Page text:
In addition to facilitating food access and food security for vulnerable Calgarians, Grow Calgary is also currently offering a small scale agricultural farm management certificate program that’s entirely free and open to anyone who wants to learn about urban agriculture. 

How to help

Visit the Grow Calgary farm in person, volunteer your time or donate funds at

Fresh Routes 

Fresh Routes is a social enterprise that provides mobile grocery stops so there are less barriers for people to affordable fresh fruits and vegetables. It has been providing dignified and sustainable food access in both Calgary and Edmonton since October 2019.

“It’s about making the healthy choice, the easy choice,” says co-founder Rob Ironside. Purchasing food from their partner H&W Produce, Fresh Routes is able to sell their fresh produce at 25 to 45 per cent cheaper prices than typical grocery stores. Ironside says that translates to customers getting between $4.50 to $10 in price savings alone.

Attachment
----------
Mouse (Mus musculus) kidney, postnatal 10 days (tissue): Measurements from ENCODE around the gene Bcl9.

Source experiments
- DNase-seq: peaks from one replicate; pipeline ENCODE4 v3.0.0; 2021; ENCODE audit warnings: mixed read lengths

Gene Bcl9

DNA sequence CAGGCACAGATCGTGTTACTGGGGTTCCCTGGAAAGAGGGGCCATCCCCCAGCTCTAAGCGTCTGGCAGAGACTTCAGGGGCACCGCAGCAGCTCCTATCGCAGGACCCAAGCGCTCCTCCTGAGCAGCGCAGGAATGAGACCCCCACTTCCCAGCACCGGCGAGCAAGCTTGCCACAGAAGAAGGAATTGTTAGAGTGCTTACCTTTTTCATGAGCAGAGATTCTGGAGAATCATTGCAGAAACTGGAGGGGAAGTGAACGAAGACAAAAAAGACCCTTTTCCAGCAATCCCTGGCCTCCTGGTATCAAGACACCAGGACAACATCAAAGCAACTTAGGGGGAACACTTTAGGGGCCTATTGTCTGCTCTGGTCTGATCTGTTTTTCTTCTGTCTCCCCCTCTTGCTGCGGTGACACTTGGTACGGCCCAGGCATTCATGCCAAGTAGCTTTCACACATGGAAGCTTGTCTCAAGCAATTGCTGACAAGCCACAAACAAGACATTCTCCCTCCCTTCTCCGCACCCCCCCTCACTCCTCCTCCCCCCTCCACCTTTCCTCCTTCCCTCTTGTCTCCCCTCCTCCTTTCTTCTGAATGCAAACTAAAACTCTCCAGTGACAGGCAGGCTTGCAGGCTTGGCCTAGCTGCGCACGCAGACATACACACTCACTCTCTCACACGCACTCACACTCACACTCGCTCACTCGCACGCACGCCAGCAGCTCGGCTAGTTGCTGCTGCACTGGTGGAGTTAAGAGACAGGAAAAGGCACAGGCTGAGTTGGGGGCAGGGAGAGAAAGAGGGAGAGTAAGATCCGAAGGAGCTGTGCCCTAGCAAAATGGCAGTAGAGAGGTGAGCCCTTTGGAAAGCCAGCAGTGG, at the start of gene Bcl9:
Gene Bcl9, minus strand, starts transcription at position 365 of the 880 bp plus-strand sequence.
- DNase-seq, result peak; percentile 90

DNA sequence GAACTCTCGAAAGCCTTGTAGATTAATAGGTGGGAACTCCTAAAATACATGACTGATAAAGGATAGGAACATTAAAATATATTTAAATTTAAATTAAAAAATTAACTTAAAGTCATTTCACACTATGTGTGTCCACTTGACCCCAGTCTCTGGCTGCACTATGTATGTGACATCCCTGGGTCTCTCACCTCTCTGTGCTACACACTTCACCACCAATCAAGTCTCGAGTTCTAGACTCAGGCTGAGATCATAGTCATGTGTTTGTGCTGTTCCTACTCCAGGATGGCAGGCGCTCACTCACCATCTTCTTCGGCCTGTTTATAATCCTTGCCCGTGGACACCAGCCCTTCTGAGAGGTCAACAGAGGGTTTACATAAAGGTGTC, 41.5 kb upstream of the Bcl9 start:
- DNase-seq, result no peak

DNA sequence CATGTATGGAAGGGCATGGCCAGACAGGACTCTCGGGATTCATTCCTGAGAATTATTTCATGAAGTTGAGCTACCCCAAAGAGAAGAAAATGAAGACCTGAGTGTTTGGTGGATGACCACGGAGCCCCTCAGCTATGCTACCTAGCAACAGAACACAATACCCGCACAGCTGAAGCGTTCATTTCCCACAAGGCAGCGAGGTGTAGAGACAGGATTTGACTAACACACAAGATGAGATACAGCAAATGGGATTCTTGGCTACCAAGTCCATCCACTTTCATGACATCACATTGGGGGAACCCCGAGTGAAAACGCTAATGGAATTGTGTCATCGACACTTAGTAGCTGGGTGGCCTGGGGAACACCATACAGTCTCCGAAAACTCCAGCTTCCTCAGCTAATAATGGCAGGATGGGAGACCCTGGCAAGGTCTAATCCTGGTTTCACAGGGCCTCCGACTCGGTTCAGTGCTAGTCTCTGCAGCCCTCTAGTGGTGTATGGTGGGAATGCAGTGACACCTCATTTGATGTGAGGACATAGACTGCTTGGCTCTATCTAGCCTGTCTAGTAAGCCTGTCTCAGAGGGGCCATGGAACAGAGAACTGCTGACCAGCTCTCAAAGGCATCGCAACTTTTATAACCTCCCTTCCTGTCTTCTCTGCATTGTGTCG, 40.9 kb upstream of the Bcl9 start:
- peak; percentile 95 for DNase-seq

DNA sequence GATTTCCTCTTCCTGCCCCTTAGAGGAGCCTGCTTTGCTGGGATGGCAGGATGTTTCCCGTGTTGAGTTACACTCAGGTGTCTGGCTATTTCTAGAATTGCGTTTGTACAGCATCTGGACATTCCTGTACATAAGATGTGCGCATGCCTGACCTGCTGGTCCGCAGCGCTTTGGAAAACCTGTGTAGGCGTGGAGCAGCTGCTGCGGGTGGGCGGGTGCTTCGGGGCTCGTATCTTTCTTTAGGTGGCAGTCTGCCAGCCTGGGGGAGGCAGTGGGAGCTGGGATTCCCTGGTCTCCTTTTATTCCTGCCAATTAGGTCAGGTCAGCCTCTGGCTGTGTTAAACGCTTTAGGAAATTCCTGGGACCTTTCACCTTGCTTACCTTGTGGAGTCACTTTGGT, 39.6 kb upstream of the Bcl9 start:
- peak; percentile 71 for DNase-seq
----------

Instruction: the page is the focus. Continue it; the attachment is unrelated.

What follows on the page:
Fresh Routes is a community-led model where it partners with local hubs and organizations already in place in their respective areas, from campuses to community associations and health centres. The aim is to increase fresh food accessibility in food deserts across the city, “areas that don’t have access to fresh and healthy produce and other grocery items, or only access to ultra-processed foods.”

When COVID hit in the spring, Fresh Routes had to temporarily put their stops on hold and shifted to do emergency food delivery, where anyone could go online and request free produce delivered to their door. Mobile stops have since reopened in both cities, but the emergency food box deliveries have continued and nearly 4,000 COVID emergency food boxes were delivered to 2,166 households in both cities since March.

Morgan Allen, Fresh Routes’ city manager for Edmonton says they’re operating in about a dozen neighbourhoods across Edmonton currently. “We underestimate how much people struggle with food security,” she says. “COVID or non-COVID times, people deal with a lot of barriers to accessing food, and there is such a need to bring food directly to people.”